Customer Story of Hope: Jo Hewitt Advocates for CRPS

mcgill pain

There’s a pain rating scale called the McGill Pain Index. This scale starts at zero (no pain) and goes up to 50. A bone fracture is around a 15. Natural childbirth without preparation ranks just below amputation of a finger or toe, and both rank below a 40. Complex Regional Pain Syndrome (CRPS), also called Reflex Sympathetic Dystrophy (RSD), however, tops the list at a 42.  And unlike childbirth or a broken bone, things with set beginnings and ends, CRPS never goes away.

It’s this indescribably painful chronic neurological syndrome that inspired our new Fire & Ice medical ID bracelet. Well, the condition and one of its very outspoken advocates, Jo Hewitt. Jo came to us asking for an orange beaded medical ID bracelet so she could live with CRPS more safely while also raising CRPS awareness by wearing orange, the condition’s associated color. The result was Fire & Ice. We named it because, as Jo explains, “We are fire and ice. We’re always either hot or cold. It’s an extreme disease. I’ll have one foot very hot and the other very cold. We’ll have a heat wave, and I’ll have heating pads on. When it’s hot, it’s really painful for us. When it’s cold, it’s really painful for us.”

Fire and Ice medical ID bracelet for CRPS

I quickly noticed that Jo rarely talks about herself and her CRPS, but about “we” and “us” and “our.” She’s always thinking of things in the bigger picture of people with CRPS or RSD, or as she says, “RSDers.” A staunch CRPS advocate and fundraiser who serves as administrator of multiple CRPS support groups online, Jo is always reaching out to newly diagnosed people and offering them the wisdom of her experience and the comfort of knowing they are not alone. “I like to help people. It helps me,” explains Jo, “and I remember the feeling I had when I first had this. Oh my God. I was extremely lucky that I had help.”

Asked about her diagnosis phase, Jo recalls, “The doctor called it a, ‘suicide disease.’ It’s the most painful disease there is. It’s rated 42 on the McGill Pain Index, which is higher than Cancer and Ebola. It’s constant. It doesn’t go away. And for most people, it starts in one place and it’ll spread. For me, it’s spread a lot of places. It stayed in my right arm, then went up to my shoulder. And then I had a flu shot and that made it go through my whole left arm.” Jo recalls an incident in which a wine bottle fell on her foot in the grocery store, and she simply sat down and cried, knowing that she would then have CRPS in her foot, because for her, it’s trauma-induced.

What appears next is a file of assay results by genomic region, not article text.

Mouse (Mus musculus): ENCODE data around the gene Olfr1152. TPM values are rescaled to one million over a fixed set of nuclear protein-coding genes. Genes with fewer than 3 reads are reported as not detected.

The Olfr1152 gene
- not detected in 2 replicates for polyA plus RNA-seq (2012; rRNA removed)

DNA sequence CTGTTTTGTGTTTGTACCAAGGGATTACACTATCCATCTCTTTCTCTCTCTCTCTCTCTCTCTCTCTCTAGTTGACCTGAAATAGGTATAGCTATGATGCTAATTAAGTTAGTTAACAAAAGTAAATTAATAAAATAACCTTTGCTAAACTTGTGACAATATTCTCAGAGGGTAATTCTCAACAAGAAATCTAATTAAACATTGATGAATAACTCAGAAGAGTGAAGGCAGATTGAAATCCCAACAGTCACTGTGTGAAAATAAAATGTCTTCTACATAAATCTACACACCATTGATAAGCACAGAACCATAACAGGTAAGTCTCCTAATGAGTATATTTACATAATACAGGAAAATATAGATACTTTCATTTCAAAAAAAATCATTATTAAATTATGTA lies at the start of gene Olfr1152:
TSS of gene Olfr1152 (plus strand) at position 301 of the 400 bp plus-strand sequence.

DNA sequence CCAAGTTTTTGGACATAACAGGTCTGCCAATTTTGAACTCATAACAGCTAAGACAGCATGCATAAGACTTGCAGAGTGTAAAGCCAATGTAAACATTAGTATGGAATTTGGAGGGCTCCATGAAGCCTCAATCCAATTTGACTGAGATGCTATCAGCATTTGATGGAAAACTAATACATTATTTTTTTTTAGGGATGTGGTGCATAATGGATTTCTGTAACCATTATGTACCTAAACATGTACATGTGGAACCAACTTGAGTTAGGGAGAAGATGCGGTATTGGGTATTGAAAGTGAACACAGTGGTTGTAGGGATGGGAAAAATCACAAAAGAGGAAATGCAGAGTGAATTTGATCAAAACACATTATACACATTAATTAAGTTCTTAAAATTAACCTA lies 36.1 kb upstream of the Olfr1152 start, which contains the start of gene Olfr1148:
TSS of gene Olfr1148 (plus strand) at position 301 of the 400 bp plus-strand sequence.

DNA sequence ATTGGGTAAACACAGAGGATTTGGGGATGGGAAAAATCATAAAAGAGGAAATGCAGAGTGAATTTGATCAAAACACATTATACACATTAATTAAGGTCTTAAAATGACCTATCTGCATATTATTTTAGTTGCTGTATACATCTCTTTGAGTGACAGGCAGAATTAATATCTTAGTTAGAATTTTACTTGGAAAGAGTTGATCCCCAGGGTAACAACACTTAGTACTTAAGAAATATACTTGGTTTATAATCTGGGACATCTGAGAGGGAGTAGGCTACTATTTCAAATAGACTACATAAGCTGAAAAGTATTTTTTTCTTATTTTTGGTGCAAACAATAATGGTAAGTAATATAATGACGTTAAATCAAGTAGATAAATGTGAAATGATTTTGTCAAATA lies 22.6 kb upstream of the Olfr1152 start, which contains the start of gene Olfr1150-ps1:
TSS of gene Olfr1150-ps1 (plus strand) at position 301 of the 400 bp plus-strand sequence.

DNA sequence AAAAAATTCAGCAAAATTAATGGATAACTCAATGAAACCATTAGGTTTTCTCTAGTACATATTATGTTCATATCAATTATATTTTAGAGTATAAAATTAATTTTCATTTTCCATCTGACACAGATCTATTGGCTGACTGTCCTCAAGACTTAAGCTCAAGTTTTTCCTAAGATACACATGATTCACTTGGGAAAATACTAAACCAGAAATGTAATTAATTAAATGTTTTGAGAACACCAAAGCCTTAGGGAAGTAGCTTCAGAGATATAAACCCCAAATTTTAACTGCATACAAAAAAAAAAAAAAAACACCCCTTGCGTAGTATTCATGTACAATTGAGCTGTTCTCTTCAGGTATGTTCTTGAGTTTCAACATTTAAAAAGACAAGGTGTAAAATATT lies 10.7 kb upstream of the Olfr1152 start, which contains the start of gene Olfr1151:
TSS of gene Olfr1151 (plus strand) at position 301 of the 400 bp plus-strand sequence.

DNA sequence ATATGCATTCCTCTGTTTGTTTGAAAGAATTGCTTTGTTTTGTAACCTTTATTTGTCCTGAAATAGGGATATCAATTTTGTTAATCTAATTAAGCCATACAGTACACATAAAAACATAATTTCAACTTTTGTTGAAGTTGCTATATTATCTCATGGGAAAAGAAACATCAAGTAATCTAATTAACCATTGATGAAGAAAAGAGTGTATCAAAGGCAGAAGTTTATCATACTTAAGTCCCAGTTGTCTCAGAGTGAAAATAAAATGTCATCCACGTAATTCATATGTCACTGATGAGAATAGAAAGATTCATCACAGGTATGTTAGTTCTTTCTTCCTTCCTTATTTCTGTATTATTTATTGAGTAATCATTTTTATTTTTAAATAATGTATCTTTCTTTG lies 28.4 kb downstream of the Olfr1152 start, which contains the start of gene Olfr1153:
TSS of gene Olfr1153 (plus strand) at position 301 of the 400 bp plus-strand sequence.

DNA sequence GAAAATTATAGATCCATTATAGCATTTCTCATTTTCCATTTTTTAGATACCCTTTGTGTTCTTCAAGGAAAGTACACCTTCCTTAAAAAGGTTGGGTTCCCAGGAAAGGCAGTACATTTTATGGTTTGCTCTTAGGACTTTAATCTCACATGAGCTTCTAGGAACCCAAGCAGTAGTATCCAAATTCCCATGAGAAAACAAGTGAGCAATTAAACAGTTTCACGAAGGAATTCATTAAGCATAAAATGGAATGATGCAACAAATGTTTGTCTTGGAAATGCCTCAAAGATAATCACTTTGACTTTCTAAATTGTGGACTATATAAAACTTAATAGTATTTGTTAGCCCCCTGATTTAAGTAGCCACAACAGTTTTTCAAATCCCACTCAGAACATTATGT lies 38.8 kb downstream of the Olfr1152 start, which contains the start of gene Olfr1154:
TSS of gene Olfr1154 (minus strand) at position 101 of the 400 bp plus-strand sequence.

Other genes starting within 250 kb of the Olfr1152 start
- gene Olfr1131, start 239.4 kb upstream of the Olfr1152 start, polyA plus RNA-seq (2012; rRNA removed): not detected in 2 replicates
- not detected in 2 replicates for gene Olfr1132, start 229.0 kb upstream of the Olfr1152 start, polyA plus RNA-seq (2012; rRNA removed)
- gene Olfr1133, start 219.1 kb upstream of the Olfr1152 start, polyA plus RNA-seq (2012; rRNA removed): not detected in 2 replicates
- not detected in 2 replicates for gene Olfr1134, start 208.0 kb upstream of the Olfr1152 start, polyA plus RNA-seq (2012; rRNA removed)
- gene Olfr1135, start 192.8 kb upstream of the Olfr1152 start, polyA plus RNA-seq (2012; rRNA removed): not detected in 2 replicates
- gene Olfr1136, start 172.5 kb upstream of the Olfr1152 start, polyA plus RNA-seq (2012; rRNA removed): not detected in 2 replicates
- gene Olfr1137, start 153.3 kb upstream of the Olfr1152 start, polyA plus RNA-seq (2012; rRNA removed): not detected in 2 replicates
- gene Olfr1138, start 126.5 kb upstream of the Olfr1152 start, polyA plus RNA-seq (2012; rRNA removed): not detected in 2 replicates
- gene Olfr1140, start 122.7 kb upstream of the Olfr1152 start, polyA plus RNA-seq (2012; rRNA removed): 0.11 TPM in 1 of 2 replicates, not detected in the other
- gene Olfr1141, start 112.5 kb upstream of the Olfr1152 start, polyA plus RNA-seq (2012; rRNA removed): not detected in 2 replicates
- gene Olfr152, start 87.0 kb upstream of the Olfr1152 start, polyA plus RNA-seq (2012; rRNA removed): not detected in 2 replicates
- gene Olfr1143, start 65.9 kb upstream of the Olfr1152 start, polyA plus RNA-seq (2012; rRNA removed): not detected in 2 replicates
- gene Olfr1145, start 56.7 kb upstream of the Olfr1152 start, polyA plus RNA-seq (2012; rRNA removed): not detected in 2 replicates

Not all cases of CRPS are trauma-induced, however. There are two main types of CRPS:

  1. CRPS Type 1 (also RSD) – There is no identifiable nerve injury to which the onset of symptoms is attributed.
  2. CRPS Type 2 (sometimes called Causalgia)  — There is a specific, major nerve-related injury at the onset.

While CRPS has over 90 symptoms, the primary identifiers of this nervous system disorder are intense, burning pain; excessive sweating; swelling of tissues; extreme touch sensitivity; and pathological changes to the bone and skin. There is no cure, and treatments vary based on a patient’s symptoms.

Jo Hewitt CRPS Warrior

Before CRPS, Jo was an avid cyclist who rode daily and worked in a bike shop, something made all the more impressive because she had already experienced years of other significant medical problems. True to form, however, Jo takes a positive spin on having had medical conditions her entire adult life. “It’s really hard on me emotionally, but I’ll deal with it because that’s what we do. Some people don’t handle it as well because they’ve never been sick before. This is their very first thing, and they don’t deal with it well. It’s a heart breaker. We lose people to suicide almost every week. They just can’t deal with the pain.”

CRPS can happen to anyone at any age. For some, it’s trauma-induced, while other people have no precipitating injury and just experience the onset of symptoms. Jo explains that while it’s most common in women from 40 to 50, men and children also develop this debilitating disease. “The kids, it just breaks my heart,” says Jo, who works hard to organize fundraisers to help find a cure. “I want those kids to walk again.” For people who want to learn more, participate in fundraisers, or find other ways to help, Jo recommends visiting

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